So far I’ve got two things that I would like to accomplish at Kwartzlab.
- Add a serial port to my WRT54GL router
- Play with a CNC/3D printer/rapid prototyper
I got the WRT54GL over a year ago. It’s running Linux and keeping my computers networked. However, I’d like to get into some lower-level software hacking, and having a serial console to get access to the system (rather than logging in with SSH) would be very handy. I have a header and serial cable for the header, all that I need to do is solder the header onto the board and buy some parts to convert the signals from that header to the correct RS-232 voltage. I’ll probably need some help learning how to solder!
Apart from that, I’m a software guy who wants to get his bytes dirty. I’d like to see what I can make a computer make a CNC do. If we don’t have any such hardware, then I guess we’ll have to build it!
By karlw » 1 Comment
I’m jumping ahead with a blog posting about the router mounting bracket. But, since I only have a few minutes tonight, here’s the mount fabricated out of aluminum with a hacksaw, grinder and a small drill press.
I have completed the X-axis and most of the z-axis of my my CNC machine and will be posting about that soon. The router I decided to use is the RotoZip RZ2000. The mount will allow me to attach the rotozip to the z-axis.
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During one of my robotics adventures this week I was given what appears to be the controller for a robot arm named Excalibur. It was manufactured by a Canadian company known as Robotics Systems International. According to the serial number tag, the company was located at 9865 W. Saanich, Sidney, B.C. Canada. Each degree of freedom on the device actuates a potentiometer that is connected to a controller board with a parallel port output.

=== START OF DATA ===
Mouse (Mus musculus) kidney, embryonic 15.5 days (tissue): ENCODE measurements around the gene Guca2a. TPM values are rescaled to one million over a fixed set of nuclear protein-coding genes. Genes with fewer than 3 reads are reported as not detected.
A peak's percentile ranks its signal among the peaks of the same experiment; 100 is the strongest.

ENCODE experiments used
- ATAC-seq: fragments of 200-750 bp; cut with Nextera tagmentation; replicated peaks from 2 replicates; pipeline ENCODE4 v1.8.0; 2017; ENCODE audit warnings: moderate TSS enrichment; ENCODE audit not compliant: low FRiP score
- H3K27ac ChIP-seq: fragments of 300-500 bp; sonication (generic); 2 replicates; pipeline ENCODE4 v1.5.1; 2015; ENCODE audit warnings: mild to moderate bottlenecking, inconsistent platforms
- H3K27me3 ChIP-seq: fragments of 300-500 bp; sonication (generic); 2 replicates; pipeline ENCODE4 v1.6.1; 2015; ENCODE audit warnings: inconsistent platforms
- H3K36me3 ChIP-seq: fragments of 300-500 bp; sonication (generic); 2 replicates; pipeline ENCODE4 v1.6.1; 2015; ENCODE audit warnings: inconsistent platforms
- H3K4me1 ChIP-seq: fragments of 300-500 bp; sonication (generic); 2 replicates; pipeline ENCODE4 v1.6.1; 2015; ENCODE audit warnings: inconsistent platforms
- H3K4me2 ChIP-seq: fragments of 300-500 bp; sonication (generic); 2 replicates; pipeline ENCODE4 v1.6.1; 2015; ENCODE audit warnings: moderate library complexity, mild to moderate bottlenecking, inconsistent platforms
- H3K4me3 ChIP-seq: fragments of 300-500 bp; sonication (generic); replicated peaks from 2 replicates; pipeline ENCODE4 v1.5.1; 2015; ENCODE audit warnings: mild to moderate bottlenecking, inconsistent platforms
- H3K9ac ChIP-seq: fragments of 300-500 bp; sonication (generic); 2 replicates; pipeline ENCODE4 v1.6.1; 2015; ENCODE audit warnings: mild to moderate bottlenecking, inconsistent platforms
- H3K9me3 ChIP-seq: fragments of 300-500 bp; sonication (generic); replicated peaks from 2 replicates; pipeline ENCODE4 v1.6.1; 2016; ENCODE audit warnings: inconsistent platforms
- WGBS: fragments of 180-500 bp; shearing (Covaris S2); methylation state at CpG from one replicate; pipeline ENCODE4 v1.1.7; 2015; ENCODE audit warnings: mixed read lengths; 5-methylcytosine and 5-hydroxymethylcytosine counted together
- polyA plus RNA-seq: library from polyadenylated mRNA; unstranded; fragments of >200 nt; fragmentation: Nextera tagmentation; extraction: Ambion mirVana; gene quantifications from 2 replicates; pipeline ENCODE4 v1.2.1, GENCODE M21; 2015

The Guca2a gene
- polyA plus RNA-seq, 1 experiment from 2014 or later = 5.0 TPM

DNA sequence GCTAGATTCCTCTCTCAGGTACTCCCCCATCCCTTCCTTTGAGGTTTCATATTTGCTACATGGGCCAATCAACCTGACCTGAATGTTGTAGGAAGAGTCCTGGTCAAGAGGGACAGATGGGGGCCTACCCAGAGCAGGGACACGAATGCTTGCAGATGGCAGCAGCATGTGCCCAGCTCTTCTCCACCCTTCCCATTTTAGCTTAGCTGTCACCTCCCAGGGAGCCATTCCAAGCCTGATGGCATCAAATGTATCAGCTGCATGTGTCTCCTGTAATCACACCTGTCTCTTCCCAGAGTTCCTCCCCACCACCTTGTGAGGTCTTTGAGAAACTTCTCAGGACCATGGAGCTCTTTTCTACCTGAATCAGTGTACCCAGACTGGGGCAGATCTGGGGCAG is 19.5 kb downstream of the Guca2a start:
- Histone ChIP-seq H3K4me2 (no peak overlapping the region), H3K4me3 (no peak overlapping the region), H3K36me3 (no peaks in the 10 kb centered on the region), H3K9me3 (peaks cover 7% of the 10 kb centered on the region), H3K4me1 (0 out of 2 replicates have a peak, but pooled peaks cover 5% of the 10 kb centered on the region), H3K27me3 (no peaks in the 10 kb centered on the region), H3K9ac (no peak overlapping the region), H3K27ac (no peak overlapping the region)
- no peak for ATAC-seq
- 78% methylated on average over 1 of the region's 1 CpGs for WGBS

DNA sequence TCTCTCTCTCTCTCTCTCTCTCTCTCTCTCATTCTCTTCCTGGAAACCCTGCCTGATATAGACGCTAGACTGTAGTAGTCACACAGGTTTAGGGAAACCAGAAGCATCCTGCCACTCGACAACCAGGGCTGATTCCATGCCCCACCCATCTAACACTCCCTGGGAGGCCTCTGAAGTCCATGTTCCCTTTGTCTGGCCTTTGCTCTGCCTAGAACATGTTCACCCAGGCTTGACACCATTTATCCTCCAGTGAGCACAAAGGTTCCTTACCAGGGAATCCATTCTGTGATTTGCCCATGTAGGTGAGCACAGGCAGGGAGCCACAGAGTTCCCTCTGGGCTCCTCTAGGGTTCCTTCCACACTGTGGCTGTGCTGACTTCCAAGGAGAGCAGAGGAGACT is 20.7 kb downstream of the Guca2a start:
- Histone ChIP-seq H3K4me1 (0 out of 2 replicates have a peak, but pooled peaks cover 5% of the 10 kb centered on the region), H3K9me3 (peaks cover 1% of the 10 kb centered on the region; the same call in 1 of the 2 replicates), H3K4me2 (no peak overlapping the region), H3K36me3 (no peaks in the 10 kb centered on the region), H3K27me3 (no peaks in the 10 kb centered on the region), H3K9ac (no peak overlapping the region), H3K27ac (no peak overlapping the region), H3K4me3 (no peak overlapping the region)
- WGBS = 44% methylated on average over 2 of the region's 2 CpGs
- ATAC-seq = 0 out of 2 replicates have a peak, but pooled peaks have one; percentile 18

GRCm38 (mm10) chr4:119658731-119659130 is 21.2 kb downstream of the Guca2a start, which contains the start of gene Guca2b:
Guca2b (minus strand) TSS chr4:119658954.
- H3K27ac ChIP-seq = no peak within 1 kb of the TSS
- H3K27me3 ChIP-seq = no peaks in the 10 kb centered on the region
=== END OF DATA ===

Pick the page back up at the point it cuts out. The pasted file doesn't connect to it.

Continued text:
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The CNC machine is considered by many to be the Holy Grail of the maker. This sacred object figures into the literature of maker technology, most often identified with the guru and said to possess miraculous powers. There comes a time in every makers life when he quests for such a thing. But if he is to prove himself worthy he must build it himself. Building such a device will challenge the builder to call upon all of his previous experience culled from the toil of midnight engineering and creative problem solving.
Okay, maybe that’s a little dramatic but this project is exciting because it involves many of my main interests: automated control systems, electronics, mechanics, software, design and building. To paraphrase our friend Darin White and fellow maker commenting on his own cnc machine, “When you see it running for the first time it’s like magic!”
A couple of months ago I decided that it was time to build a CNC router to cut light aluminum, acrylic, and wood. I was designing a new robot that will include some more intricate parts than usual. The thought of using a CNC router in place of the band saw and drill press crossed my mind and a new project was begun.
Now it’s time to create some magic. The following blog posts will update the progress in my search for the Holy Grail.